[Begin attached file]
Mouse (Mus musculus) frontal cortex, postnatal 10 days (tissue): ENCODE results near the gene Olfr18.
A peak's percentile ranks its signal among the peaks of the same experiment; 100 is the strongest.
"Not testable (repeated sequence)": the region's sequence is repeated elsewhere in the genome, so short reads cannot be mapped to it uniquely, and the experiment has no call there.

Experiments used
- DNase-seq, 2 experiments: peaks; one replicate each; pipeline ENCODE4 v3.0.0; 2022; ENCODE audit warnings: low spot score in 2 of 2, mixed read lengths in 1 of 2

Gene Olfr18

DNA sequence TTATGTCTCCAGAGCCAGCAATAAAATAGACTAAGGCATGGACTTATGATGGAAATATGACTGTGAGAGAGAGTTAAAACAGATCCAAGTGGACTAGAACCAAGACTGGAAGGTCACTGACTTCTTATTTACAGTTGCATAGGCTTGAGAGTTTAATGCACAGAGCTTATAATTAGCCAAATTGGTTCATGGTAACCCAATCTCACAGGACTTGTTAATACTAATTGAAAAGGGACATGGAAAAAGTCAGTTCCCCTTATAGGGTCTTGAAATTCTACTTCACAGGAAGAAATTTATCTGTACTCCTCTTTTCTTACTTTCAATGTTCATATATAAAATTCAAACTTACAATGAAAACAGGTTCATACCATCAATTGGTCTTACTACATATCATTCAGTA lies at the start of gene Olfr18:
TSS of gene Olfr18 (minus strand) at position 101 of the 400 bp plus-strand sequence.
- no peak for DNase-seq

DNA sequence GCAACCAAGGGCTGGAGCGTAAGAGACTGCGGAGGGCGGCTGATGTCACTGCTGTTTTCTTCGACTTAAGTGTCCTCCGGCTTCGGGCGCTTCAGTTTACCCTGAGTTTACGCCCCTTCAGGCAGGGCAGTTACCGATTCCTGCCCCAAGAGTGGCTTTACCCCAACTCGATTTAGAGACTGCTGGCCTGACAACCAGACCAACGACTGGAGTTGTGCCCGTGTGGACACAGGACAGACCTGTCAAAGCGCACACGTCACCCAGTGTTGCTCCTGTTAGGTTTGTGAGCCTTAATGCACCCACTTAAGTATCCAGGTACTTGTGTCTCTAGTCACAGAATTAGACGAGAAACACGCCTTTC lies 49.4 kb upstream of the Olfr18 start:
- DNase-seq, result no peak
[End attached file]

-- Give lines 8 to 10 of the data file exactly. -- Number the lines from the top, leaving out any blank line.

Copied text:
TSS of gene Olfr18 (minus strand) at position 101 of the 400 bp plus-strand sequence.
- no peak for DNase-seq

DNA sequence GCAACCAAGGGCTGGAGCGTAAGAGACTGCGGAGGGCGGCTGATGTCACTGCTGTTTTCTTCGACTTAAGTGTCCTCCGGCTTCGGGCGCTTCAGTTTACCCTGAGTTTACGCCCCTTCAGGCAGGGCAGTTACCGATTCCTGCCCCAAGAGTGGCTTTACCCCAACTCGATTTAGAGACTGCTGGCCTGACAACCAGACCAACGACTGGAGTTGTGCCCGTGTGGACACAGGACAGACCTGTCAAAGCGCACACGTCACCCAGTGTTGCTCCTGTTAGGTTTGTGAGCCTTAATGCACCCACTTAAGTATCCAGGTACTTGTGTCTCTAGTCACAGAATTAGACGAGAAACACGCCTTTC lies 49.4 kb upstream of the Olfr18 start: